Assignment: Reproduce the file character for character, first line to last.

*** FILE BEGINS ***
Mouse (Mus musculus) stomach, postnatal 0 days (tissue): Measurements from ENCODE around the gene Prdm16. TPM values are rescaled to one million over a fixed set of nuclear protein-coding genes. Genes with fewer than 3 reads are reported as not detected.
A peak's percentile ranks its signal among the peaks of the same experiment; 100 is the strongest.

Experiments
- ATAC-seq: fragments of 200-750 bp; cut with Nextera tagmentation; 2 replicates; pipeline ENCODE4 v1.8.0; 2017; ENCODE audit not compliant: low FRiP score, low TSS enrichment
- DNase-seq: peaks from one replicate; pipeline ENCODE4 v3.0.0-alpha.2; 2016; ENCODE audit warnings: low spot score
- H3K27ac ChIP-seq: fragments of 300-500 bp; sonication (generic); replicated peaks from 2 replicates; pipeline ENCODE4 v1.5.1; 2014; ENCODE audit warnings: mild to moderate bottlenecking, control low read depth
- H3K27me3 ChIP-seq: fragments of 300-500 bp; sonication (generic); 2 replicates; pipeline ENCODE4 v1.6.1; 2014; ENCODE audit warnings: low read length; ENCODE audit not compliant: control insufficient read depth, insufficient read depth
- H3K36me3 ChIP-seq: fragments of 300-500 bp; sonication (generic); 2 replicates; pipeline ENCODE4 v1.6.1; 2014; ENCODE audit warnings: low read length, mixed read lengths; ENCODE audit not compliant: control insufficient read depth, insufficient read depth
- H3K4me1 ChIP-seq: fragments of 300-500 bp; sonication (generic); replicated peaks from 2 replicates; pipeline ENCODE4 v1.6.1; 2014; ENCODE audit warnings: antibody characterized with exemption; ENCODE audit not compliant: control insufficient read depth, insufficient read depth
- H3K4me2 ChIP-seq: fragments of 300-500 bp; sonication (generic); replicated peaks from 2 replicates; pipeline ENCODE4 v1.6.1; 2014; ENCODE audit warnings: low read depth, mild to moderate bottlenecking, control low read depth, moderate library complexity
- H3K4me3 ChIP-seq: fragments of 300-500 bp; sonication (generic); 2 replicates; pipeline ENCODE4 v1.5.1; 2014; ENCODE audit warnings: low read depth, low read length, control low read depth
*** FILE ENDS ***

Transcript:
Mouse (Mus musculus) stomach, postnatal 0 days (tissue): Measurements from ENCODE around the gene Prdm16. TPM values are rescaled to one million over a fixed set of nuclear protein-coding genes. Genes with fewer than 3 reads are reported as not detected.
A peak's percentile ranks its signal among the peaks of the same experiment; 100 is the strongest.

Experiments
- ATAC-seq: fragments of 200-750 bp; cut with Nextera tagmentation; 2 replicates; pipeline ENCODE4 v1.8.0; 2017; ENCODE audit not compliant: low FRiP score, low TSS enrichment
- DNase-seq: peaks from one replicate; pipeline ENCODE4 v3.0.0-alpha.2; 2016; ENCODE audit warnings: low spot score
- H3K27ac ChIP-seq: fragments of 300-500 bp; sonication (generic); replicated peaks from 2 replicates; pipeline ENCODE4 v1.5.1; 2014; ENCODE audit warnings: mild to moderate bottlenecking, control low read depth
- H3K27me3 ChIP-seq: fragments of 300-500 bp; sonication (generic); 2 replicates; pipeline ENCODE4 v1.6.1; 2014; ENCODE audit warnings: low read length; ENCODE audit not compliant: control insufficient read depth, insufficient read depth
- H3K36me3 ChIP-seq: fragments of 300-500 bp; sonication (generic); 2 replicates; pipeline ENCODE4 v1.6.1; 2014; ENCODE audit warnings: low read length, mixed read lengths; ENCODE audit not compliant: control insufficient read depth, insufficient read depth
- H3K4me1 ChIP-seq: fragments of 300-500 bp; sonication (generic); replicated peaks from 2 replicates; pipeline ENCODE4 v1.6.1; 2014; ENCODE audit warnings: antibody characterized with exemption; ENCODE audit not compliant: control insufficient read depth, insufficient read depth
- H3K4me2 ChIP-seq: fragments of 300-500 bp; sonication (generic); replicated peaks from 2 replicates; pipeline ENCODE4 v1.6.1; 2014; ENCODE audit warnings: low read depth, mild to moderate bottlenecking, control low read depth, moderate library complexity
- H3K4me3 ChIP-seq: fragments of 300-500 bp; sonication (generic); 2 replicates; pipeline ENCODE4 v1.5.1; 2014; ENCODE audit warnings: low read depth, low read length, control low read depth